More unrest at the BBC – now it’s about personal service contracts and a word of warning about the ostensibly self-employed
Perhaps the most surprising aspect of “employment” provided through personal service companies is that such arrangements have lasted as long as they have.
When the BBC first published the salaries of its top presenters last year there were some notable omissions. For example David Dimbleby didn’t appear on the list. Why? Because he is paid by the BBC through a separate production company. Similar arrangements are in place for Lord Alan Sugar, John Torode and Gregg Wallace.
For years the BBC has encouraged and, some have argued, mandated some of their key talent to be paid through a personal service company. The idea is that the company provides the services of, say, the presenter to the BBC and the BBC therefore pays the company for the services provided. The upshot is that the presenter benefits from the lower tax regime for limited companies (currently 20%) rather than the higher personal tax rates of 40% over £45,000 and 45% over £150,000.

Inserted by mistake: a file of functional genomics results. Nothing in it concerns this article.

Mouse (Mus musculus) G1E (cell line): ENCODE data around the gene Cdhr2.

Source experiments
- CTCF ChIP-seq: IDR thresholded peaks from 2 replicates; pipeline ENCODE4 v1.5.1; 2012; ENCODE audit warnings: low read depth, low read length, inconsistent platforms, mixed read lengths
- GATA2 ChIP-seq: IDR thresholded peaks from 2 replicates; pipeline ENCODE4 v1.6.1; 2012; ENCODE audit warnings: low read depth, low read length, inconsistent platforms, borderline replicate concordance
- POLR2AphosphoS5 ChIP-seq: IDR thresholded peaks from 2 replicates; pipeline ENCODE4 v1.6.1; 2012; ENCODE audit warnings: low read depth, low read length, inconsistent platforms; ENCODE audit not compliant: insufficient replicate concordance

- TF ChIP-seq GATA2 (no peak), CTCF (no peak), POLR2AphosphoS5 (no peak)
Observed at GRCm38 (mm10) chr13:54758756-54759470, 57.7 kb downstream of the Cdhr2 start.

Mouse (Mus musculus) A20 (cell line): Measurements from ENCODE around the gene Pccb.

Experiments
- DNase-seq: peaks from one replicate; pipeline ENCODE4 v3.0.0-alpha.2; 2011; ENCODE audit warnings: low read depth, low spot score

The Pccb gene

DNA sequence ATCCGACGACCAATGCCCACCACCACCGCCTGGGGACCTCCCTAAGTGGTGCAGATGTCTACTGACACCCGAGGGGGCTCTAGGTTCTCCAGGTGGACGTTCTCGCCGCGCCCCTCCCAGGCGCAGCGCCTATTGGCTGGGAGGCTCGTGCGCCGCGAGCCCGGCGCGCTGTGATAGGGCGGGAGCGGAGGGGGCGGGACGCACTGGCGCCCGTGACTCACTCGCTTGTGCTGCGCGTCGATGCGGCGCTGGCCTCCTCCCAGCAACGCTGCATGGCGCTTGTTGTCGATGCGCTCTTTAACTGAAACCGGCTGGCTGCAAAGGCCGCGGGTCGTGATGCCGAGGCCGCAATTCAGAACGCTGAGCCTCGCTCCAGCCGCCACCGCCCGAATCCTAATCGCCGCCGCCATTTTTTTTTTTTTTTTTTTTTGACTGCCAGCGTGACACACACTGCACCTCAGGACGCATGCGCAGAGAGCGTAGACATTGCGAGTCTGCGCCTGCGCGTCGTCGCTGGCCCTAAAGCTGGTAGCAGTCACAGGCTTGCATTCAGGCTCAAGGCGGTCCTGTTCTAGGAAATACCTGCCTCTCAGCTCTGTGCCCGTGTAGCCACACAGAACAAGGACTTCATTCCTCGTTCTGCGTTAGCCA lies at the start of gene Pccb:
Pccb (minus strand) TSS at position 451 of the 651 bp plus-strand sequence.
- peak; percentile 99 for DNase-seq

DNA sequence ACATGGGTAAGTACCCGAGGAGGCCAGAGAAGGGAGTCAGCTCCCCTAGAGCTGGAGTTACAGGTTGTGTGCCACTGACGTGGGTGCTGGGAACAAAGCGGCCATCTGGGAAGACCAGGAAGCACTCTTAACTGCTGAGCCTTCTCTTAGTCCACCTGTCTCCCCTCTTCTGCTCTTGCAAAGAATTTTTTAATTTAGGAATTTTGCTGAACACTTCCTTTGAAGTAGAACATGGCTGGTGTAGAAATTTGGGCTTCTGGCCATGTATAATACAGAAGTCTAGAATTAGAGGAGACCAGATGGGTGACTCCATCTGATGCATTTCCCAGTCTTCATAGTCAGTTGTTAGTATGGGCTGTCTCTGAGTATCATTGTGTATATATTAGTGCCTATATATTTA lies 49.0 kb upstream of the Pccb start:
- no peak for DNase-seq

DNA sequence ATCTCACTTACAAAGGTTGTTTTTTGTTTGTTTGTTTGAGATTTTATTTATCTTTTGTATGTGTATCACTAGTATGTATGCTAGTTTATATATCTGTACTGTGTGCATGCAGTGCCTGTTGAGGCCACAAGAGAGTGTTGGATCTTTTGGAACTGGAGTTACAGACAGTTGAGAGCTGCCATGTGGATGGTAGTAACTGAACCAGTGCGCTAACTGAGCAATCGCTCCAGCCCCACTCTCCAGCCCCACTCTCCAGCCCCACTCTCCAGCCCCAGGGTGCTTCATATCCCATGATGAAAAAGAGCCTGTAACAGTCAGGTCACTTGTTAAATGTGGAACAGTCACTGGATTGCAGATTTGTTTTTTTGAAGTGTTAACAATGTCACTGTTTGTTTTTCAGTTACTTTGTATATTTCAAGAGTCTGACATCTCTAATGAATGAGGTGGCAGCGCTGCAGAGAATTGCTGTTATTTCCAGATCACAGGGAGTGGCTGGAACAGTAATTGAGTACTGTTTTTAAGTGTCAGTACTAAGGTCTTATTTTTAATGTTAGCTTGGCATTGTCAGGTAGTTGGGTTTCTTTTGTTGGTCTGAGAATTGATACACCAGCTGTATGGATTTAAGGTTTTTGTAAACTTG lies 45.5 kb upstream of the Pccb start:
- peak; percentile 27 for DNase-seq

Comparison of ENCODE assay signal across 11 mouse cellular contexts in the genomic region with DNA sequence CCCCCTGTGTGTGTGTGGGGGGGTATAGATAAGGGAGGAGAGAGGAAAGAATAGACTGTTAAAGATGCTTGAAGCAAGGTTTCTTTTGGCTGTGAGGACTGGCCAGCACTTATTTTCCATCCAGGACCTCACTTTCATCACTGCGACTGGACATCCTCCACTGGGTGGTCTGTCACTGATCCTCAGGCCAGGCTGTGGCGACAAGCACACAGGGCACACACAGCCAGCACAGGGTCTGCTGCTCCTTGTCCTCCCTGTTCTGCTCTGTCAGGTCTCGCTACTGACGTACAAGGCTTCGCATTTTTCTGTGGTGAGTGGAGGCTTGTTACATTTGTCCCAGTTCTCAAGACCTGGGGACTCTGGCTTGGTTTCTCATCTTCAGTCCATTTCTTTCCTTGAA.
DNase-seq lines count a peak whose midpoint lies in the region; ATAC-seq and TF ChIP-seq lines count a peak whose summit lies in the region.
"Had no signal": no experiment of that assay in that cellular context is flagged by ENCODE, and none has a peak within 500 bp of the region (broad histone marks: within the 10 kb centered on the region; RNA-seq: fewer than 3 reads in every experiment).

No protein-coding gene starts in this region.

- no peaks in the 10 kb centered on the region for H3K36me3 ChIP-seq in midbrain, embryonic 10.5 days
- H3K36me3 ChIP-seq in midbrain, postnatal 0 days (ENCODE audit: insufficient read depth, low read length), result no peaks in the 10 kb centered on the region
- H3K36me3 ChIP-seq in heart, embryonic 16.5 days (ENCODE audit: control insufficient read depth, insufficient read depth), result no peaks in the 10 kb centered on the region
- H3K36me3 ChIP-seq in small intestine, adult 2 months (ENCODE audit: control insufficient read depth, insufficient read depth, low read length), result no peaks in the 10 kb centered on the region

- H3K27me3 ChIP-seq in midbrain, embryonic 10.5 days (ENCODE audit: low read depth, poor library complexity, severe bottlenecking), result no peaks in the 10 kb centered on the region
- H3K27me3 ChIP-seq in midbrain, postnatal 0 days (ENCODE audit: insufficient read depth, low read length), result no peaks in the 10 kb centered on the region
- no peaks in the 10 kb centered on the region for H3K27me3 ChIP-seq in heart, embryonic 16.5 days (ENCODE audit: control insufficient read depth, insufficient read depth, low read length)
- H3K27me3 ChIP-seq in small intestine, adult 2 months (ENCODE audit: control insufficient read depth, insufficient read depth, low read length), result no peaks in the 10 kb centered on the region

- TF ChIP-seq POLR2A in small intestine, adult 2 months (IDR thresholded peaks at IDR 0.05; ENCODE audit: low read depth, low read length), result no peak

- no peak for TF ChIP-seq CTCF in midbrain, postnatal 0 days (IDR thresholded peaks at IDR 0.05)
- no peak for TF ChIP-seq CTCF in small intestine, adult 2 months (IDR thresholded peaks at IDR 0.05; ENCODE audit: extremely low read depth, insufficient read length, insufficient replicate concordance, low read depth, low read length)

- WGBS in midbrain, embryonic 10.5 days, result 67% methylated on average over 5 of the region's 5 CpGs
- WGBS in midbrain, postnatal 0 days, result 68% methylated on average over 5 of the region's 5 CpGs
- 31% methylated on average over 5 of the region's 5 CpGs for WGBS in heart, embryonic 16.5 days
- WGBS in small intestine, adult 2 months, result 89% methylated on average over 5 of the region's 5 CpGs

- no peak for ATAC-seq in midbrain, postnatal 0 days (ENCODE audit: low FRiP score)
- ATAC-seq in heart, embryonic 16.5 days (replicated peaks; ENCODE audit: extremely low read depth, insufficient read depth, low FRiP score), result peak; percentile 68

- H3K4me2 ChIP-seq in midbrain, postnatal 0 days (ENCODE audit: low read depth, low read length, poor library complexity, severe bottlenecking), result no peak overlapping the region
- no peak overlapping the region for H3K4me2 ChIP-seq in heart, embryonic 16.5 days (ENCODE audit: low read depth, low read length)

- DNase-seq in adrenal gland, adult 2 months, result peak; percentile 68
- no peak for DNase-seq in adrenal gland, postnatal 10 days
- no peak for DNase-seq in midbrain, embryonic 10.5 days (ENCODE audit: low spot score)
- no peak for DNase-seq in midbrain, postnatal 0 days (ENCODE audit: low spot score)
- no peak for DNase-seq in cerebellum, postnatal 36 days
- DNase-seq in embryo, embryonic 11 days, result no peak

Unsurprisingly, HMRC have been chipping away at such arrangements for a number of years and, as far as the BBC is concerned, matters recently came to a head with a victory in the High Court against BBC Look North presenter Christa Ackroyd. Ms Ackroyd was sacked by the BBC in 2013 after HMRC demanded unpaid taxes from her on the basis that she was, in reality, an employee of the BBC and therefore required to be taxed under Schedule E. Her HMRC appeal was unsuccessful and she is now facing a bill for £419,151 in back taxes, plus undisclosed legal costs. An HMRC spokesman reiterated their long held view that “employment status is never a matter of choice…It is always dictated by the facts and when the wrong tax is being paid we put things right”.
You may take the view that Ms Ackroyd had tried it on and been caught out but, as is so often the case, it is by no means that straightforward and the BBC is very much under scrutiny as a result of its actions.